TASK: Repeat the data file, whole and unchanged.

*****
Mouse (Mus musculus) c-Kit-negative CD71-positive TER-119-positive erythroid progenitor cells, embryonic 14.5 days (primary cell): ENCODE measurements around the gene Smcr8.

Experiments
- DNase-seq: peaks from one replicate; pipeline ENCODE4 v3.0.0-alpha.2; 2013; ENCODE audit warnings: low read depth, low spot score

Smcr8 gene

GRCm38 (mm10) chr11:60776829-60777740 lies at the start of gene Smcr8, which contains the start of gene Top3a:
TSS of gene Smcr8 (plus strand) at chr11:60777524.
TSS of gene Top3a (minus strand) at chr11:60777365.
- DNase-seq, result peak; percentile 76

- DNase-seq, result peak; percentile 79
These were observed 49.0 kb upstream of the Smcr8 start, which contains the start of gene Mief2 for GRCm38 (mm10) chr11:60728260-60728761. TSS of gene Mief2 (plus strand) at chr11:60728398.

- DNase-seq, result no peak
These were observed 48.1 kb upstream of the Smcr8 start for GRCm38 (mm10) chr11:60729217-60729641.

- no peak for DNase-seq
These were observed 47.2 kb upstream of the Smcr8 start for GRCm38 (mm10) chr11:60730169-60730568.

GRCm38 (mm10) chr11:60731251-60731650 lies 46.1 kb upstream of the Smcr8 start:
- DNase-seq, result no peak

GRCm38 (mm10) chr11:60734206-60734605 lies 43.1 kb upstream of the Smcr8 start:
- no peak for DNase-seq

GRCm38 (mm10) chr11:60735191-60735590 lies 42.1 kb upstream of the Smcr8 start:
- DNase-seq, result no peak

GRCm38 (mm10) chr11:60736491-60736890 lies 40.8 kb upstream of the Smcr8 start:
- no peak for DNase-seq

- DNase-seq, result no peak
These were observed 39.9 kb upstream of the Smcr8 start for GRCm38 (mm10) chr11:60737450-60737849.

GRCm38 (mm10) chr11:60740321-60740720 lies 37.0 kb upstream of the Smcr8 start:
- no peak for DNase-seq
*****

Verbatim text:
Mouse (Mus musculus) c-Kit-negative CD71-positive TER-119-positive erythroid progenitor cells, embryonic 14.5 days (primary cell): ENCODE measurements around the gene Smcr8.

Experiments
- DNase-seq: peaks from one replicate; pipeline ENCODE4 v3.0.0-alpha.2; 2013; ENCODE audit warnings: low read depth, low spot score

Smcr8 gene

GRCm38 (mm10) chr11:60776829-60777740 lies at the start of gene Smcr8, which contains the start of gene Top3a:
TSS of gene Smcr8 (plus strand) at chr11:60777524.
TSS of gene Top3a (minus strand) at chr11:60777365.
- DNase-seq, result peak; percentile 76

- DNase-seq, result peak; percentile 79
These were observed 49.0 kb upstream of the Smcr8 start, which contains the start of gene Mief2 for GRCm38 (mm10) chr11:60728260-60728761. TSS of gene Mief2 (plus strand) at chr11:60728398.

- DNase-seq, result no peak
These were observed 48.1 kb upstream of the Smcr8 start for GRCm38 (mm10) chr11:60729217-60729641.

- no peak for DNase-seq
These were observed 47.2 kb upstream of the Smcr8 start for GRCm38 (mm10) chr11:60730169-60730568.

GRCm38 (mm10) chr11:60731251-60731650 lies 46.1 kb upstream of the Smcr8 start:
- DNase-seq, result no peak

GRCm38 (mm10) chr11:60734206-60734605 lies 43.1 kb upstream of the Smcr8 start:
- no peak for DNase-seq

GRCm38 (mm10) chr11:60735191-60735590 lies 42.1 kb upstream of the Smcr8 start:
- DNase-seq, result no peak

GRCm38 (mm10) chr11:60736491-60736890 lies 40.8 kb upstream of the Smcr8 start:
- no peak for DNase-seq

- DNase-seq, result no peak
These were observed 39.9 kb upstream of the Smcr8 start for GRCm38 (mm10) chr11:60737450-60737849.

GRCm38 (mm10) chr11:60740321-60740720 lies 37.0 kb upstream of the Smcr8 start:
- no peak for DNase-seq